I like Todd Sheets.
There, I said it.
His movies in this collection have run from terrible (Nightmare Asylum (1992), Prehistoric Bimbos in Armageddon City (1991)) to slightly less terrible (Zombie Rampage (1989/1991)) but he was trying something - making shot-on-video horror films and distributing them - at a time when such a thing was a baffling undertaking. Yeah, most end up being a waste of time, but there is a "let's put on a show!" energy that I can't help but find inspiring. It's not going to stop me from giving my honest opinion about these films, and warning people away when appropriate, but I try to go into each of his productions with an open mind. Now, The Witching wasn't directed by Todd Sheets - fellow genre stalwarts Matthew Jason Walsh and Eric Black do the directing and writing on this one - but Sheets' fingerprints are all over it. He produced, did the cinematography, was the assistant and second unit director and even appears as a demonic acolyte, and of course this was all filmed in Kansas City and features most of the cast from Sheets' previous productions. Whew. So, we know what to expect here.
Except.. it's not terrible. There are parts that even skirt the line of good! I know, I'm as surprised as you are. The Witching features all of the issues inherent with the format and budget - the video quality is particularly bad on this one - but the comical tone, some really fun writing and (crucially) the short sixty minute running time all help smooth over these rough moments. Black and Walsh put more time than expected into the areas which count, and it pays off.
Stewart Goodman (Auggi Alvarez) can't go to the Blacktooth concert because his parents are forcing him to watch the house (and his senile grandmother) while they go to the theater to see Bonnie Franklin's off-Broadway one-woman version of Evita. Even worse, Stewart's dad is threatening to send him to military school, and he has to spend his time with the supremely irritating Morris (a supremely irritating Mike Hellman). While bumbling around the basement ("Maybe we could run away to canada and become lumberjacks"), Stewart and Morris find a secret room containing a book written by Stewart's witch-hunting ancestor Goodman Benny (ugh) which - for some reason - contains the text to open the portal to Limbo. Limbo just happens to contain the Queen of the Witches Morgana of Oberon who Goodman had prevented from building her Pazuzu Configuration machine that is meant to enslave the world. Or, something like that.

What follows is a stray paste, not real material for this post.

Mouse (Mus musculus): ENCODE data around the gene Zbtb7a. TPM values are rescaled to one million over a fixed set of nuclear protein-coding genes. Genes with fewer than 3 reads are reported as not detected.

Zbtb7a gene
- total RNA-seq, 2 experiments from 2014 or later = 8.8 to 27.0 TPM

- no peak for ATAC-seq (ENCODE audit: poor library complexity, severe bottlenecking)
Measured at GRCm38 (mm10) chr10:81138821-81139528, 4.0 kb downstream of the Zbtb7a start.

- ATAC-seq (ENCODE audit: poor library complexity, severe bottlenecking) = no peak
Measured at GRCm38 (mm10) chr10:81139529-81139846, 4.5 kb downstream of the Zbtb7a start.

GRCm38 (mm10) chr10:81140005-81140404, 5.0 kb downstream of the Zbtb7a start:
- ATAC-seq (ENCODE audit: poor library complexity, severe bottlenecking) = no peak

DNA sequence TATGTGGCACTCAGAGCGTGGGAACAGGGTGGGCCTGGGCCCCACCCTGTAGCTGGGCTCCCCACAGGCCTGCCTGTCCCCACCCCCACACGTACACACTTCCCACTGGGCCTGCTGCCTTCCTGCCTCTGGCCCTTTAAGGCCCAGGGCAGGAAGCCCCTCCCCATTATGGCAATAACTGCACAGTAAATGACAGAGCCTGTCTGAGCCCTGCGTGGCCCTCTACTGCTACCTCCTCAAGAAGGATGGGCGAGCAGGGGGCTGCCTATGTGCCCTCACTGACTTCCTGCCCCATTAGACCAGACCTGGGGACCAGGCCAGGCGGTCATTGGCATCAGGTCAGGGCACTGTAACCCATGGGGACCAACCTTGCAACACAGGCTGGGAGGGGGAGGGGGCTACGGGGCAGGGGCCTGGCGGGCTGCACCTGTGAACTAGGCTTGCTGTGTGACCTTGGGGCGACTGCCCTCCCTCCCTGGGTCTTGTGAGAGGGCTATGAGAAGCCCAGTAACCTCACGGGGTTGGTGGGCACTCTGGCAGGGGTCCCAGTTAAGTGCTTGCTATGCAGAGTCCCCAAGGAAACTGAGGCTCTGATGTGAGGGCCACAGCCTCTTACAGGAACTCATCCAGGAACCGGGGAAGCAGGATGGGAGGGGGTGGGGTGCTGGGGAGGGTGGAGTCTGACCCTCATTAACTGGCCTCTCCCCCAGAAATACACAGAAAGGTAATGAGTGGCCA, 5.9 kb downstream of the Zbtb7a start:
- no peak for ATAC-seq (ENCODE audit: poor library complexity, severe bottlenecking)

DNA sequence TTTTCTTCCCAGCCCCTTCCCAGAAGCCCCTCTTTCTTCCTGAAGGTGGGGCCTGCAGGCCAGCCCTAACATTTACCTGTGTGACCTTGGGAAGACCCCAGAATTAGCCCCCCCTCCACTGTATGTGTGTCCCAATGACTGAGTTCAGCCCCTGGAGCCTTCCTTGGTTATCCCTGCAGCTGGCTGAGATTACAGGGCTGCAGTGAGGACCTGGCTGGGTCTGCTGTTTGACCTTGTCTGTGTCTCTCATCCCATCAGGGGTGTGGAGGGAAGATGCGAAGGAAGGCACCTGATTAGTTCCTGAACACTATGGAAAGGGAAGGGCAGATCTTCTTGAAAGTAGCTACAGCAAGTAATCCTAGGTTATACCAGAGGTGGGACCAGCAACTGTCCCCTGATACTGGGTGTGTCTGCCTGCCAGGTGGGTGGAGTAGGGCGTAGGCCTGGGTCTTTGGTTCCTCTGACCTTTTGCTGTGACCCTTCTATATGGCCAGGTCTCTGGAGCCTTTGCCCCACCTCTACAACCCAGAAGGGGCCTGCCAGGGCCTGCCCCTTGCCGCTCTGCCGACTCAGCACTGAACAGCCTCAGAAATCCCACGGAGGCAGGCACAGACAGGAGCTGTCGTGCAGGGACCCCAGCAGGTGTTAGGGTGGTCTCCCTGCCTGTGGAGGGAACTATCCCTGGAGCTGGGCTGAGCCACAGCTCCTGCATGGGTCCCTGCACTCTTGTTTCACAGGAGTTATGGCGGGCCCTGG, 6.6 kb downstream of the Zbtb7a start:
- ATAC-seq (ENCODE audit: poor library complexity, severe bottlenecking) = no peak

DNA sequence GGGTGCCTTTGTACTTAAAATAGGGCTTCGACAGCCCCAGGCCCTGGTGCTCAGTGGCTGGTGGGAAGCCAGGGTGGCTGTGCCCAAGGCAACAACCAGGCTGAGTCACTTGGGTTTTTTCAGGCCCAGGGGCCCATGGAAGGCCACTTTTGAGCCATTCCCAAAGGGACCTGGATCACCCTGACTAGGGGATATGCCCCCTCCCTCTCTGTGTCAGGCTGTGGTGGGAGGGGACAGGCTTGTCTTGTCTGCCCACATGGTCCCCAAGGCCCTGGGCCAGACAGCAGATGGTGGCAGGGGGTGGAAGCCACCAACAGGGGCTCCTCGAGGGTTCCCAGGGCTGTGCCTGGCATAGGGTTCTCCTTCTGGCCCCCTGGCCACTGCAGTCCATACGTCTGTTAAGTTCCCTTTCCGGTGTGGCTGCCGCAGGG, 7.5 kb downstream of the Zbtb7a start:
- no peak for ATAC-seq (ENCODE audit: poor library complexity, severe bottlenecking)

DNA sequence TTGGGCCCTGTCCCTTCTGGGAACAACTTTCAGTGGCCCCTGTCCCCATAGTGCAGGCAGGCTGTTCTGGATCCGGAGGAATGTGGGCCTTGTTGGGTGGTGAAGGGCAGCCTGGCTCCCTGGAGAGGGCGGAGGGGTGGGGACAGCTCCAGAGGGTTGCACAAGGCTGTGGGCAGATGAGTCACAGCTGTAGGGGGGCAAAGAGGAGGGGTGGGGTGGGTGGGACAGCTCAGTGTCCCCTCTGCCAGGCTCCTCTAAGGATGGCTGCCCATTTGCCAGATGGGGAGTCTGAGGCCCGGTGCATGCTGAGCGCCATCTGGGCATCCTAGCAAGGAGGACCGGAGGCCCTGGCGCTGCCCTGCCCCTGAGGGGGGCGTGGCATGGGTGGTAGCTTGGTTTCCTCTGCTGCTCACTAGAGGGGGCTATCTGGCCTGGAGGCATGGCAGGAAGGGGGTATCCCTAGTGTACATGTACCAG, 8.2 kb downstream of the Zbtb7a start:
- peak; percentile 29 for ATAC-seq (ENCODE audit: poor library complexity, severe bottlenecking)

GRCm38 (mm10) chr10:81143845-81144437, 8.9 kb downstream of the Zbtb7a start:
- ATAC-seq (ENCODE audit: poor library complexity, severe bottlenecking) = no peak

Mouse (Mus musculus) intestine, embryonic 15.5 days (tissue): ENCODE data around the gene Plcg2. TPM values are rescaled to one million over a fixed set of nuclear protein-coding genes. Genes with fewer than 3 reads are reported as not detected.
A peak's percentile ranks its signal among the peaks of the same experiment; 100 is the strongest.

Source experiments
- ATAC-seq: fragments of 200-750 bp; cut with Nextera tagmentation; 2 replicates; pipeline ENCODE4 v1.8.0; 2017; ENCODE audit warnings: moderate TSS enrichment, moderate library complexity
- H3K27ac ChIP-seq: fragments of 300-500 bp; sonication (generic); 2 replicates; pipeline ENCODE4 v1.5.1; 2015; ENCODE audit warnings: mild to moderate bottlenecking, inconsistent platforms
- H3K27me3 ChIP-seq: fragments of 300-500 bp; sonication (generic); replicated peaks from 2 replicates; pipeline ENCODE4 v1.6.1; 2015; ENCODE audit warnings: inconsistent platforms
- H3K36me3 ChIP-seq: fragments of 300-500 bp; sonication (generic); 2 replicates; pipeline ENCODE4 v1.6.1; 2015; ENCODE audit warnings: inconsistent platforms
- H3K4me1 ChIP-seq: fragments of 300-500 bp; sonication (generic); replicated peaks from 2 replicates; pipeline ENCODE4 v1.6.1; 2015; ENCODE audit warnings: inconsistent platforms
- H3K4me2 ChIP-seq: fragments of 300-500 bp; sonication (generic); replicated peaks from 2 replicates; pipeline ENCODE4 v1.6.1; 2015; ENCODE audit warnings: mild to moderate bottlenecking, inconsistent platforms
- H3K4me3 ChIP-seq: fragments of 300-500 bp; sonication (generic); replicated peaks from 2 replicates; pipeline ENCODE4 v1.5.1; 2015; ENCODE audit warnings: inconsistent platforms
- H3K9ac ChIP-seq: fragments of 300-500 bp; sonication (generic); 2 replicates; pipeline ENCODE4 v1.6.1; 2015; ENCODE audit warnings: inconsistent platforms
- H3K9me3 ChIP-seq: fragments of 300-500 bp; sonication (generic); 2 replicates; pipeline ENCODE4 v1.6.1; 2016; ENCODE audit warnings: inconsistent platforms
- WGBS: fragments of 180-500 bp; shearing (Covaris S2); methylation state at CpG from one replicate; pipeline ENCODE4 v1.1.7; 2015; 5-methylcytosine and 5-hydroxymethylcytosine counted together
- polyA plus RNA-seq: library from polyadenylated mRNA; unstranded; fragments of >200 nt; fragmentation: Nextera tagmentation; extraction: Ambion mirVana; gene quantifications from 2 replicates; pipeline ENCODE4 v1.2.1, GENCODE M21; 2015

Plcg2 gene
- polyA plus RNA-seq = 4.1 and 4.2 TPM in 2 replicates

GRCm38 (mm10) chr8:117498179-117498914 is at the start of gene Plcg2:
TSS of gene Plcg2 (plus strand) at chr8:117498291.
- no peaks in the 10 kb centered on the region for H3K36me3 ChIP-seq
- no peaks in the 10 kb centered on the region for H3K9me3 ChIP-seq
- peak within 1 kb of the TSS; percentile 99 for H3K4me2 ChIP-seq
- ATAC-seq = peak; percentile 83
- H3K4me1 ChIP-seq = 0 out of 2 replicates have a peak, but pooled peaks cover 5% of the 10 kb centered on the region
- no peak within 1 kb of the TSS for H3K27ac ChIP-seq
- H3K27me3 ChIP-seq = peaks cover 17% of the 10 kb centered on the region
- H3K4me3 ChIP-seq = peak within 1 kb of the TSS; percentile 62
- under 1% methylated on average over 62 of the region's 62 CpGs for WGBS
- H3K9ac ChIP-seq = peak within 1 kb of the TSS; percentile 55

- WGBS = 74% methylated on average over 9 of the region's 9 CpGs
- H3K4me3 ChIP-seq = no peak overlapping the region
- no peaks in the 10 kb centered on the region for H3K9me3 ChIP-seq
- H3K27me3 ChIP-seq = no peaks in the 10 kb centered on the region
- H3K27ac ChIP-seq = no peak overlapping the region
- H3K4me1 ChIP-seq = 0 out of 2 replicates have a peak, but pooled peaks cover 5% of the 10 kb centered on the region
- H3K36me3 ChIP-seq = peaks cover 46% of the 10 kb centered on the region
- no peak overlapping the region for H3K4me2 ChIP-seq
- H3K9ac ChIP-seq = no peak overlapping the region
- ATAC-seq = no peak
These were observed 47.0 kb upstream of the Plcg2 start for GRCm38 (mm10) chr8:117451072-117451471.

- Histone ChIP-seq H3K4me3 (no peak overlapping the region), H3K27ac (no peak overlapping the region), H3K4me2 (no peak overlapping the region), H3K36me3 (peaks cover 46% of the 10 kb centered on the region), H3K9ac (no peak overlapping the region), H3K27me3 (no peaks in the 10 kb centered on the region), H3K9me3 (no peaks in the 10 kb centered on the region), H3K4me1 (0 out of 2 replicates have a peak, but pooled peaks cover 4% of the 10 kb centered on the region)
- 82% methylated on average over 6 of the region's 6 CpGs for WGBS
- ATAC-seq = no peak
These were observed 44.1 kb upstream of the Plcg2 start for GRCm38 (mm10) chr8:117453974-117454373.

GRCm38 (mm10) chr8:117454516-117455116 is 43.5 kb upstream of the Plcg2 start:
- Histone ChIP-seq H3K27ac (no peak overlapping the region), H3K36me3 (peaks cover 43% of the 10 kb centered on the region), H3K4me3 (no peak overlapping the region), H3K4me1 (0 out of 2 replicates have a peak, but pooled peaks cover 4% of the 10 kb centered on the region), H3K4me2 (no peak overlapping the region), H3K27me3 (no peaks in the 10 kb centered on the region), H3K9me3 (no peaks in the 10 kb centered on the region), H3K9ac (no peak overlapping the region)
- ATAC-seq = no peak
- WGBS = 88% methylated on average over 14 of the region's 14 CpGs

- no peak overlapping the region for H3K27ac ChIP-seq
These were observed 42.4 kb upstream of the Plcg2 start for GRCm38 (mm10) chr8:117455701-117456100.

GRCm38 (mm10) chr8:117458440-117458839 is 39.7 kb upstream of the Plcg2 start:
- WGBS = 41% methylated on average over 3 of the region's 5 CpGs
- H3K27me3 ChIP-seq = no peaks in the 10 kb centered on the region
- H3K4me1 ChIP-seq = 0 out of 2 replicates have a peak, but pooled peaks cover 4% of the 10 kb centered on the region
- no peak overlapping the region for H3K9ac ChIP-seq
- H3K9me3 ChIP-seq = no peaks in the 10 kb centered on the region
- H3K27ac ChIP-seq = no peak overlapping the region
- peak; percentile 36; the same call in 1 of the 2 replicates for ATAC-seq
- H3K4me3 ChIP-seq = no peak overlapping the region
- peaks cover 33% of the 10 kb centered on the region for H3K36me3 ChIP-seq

If you're guessing that Stewart reads the text (which, of course, includes "klaatu barada nikto") and unlocks a portal to limbo through his fridge ("There is a hallway in my refrigerator!"), then you would be right. "When mom and day get back from the theater, they're going to see this and shit dead puppies!", says Stewart before the two head into the portal where they encounter Morgana (Veronica Orr, from Prehistoric Bimbos in Armageddon City (1991)), as well as her minions Beast and Sluggo (and Scully the puppet imp). Stewart and Morris put a padlock on the fridge before Stew retreats to his room to attempt to clear his head. There he meets Morgana's step-daughter Bethany of Oberon (Dianne O'Connell, who is AWFUL) who says that in order to finish the Pazuzu Configuration, Morgana needs three items:
- a meat that’s not meat
- a clock that counts the beats of a heart
- three drops of virgin blood
Meanwhile Morris and Grandma are joined by Vietnam Vet/UFO enthusiast/nutball Mr. Flopchek to watch Nude Mud Wrestling USA. That is, until a witch crawls out of the television ("Holy leapfrogging shit!") and terrorizes the group before being killed by a pizza delivery gal who happens to have a gun. Got that? Good. Because it only gets weirder from here on out. Scully the imp steals Mr. Flopchek's hot dog (a meat that's not meat) and Morris gets turned into a frog-creature by one of Morgana's hexes. The morphing effect is actually rather impressive for a no-budget film from 1993, but the make-up is less so.